As a work of searing allegory, Scorch Atlas is what we were, what we are, and what we’ll always be: propelled and clinging and curious. This is not a story about the lives of characters after some cataclysmic event. This is a book about people caught up in the destruction and mayhem. There are situations happening in this book that are beyond imaginable, and yet Butler is able to think them up and describe the horror with such acute awareness.

Blake Butler hails from another planet, a planet where fiction isn’t just stale, old junk. Butler and writers like him are reviving my hope for fiction. Every line in Scorched Atlas is intensely rich and fluid, it washes against your skin and leaves you dusty. He takes real risks. And despite the complexity and linguistic richness of his sentences, there is still an accessibility that is hard to find in most “experimental” fiction and poetry, and there is an undeniable emotional core to his work, a real heart pumping dust and oil across the pages. Scorch Atlas is a meditation on suffering, the perceived mutation of just being a young person being projected onto a universe ill-equipped to manifest that kind of self-loathing.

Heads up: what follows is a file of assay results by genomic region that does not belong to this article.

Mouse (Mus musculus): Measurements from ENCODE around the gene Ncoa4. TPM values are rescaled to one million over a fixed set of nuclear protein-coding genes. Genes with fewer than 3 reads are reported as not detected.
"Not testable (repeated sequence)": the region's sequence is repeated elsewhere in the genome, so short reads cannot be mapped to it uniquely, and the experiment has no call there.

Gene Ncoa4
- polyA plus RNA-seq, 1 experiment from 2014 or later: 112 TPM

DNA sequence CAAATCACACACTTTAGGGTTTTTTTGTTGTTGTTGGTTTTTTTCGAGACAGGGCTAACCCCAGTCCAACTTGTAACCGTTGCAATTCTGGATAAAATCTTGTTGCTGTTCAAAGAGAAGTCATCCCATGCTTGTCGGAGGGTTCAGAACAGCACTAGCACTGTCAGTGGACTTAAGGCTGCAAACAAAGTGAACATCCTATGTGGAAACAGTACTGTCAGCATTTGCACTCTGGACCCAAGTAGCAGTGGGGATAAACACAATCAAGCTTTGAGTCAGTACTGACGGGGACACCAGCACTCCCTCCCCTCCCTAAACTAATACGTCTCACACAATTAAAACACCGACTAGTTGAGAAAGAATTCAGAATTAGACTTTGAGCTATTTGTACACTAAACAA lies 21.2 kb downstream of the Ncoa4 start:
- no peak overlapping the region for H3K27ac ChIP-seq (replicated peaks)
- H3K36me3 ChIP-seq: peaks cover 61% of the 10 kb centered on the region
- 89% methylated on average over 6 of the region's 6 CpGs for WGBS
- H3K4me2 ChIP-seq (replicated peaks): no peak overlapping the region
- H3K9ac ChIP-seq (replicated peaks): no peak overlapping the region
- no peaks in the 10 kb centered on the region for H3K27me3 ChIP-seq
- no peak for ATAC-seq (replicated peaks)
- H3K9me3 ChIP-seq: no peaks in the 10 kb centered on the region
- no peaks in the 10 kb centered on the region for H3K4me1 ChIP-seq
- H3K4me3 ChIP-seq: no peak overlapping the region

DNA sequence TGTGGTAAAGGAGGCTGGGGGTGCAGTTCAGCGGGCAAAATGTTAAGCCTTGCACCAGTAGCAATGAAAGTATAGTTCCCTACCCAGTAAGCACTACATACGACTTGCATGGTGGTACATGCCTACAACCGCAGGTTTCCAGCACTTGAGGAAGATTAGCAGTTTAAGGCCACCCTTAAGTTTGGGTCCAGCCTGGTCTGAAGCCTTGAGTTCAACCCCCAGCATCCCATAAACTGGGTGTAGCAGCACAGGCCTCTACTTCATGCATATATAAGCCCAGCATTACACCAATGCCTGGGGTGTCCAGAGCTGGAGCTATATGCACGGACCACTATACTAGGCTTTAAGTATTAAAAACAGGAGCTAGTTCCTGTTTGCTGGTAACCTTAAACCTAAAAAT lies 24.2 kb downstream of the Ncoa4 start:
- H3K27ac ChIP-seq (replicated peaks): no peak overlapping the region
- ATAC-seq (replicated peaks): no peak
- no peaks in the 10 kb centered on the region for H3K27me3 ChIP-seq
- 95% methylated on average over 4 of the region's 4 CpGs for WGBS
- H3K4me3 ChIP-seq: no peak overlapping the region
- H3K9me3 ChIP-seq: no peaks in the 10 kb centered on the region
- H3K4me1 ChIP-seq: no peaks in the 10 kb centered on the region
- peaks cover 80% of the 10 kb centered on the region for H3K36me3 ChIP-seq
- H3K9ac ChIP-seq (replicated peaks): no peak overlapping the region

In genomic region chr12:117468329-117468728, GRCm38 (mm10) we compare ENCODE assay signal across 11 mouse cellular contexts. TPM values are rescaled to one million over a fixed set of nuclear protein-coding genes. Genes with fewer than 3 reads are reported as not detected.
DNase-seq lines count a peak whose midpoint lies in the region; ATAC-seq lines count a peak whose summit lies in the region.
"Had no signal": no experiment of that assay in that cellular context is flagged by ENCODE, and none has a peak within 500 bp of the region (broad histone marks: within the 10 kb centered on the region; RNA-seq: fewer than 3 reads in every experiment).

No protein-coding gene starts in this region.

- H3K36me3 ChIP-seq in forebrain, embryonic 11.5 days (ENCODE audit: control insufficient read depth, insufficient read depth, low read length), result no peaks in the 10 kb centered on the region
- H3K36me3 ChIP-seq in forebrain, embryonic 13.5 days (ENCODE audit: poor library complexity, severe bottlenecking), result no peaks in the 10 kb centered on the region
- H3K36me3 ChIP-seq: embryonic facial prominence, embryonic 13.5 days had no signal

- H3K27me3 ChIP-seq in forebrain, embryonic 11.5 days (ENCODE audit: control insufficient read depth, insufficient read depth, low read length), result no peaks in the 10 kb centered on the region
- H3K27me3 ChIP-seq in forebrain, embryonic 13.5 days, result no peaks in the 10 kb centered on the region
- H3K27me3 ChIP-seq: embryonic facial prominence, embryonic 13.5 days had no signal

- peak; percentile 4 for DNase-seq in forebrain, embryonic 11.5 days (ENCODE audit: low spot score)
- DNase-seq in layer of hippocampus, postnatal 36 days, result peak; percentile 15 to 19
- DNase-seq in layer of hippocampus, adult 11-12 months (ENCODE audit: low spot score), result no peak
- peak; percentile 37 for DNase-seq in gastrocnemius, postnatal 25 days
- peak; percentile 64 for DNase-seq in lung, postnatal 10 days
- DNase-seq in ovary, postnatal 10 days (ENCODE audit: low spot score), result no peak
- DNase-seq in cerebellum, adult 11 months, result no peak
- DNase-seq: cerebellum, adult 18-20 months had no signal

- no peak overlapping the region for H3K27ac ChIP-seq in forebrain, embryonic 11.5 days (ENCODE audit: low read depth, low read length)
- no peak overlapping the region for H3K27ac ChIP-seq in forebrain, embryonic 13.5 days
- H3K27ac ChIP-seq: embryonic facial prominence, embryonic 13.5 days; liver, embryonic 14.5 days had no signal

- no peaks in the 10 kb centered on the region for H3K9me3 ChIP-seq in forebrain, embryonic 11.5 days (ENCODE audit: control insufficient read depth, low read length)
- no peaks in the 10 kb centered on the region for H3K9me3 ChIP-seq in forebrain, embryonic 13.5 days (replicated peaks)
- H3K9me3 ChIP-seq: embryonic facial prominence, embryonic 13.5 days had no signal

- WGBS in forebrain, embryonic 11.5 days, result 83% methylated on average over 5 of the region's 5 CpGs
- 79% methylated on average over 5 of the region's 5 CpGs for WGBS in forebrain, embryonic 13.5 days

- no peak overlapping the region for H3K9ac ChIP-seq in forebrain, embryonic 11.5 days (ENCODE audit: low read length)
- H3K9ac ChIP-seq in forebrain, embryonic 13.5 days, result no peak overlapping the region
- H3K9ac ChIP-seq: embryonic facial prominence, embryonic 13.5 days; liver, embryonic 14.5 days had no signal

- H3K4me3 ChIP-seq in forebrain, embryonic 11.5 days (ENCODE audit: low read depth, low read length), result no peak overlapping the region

Blake Butler has coughed what needs to be read. He is now asking you to read it. Please do.

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Book Review: AM/PM by Amelia Gray

Title: AM/PM
Author: Amelia Gray
Publisher: Featherproof Books
ISBN: 978-0977199273
Genre: Flash Fiction, Short Stories
PP: 144 pages
Price: $12.95
Source: Publisher
Rating: 5/5

I haven’t read Amelia Gray prior to this book and I was wondering Why Not and honestly I could draw only one conclusion: I was a fool but not for long as I have discovered her writing and she is beyond excellence. AM/PM takes you to areas and places you can’t imagine. I had a tough time writing this review, because this book is not an easy read as well. It is challenging and it stretches your mind and imagination, so for one: Be prepared.

This book looks like flash fiction, and that’s a shame because I think it may turn off some people who would enjoy this book. Rather it’s just a bunch of short kind of interconnected little episodes from a recurring group of peoples’ lives. From the banal to the outright absurd; to I guess what would be harsh rules for cats followed by a cats argument for why they should have ownership over something they have made warm with their body and cozy with their claws.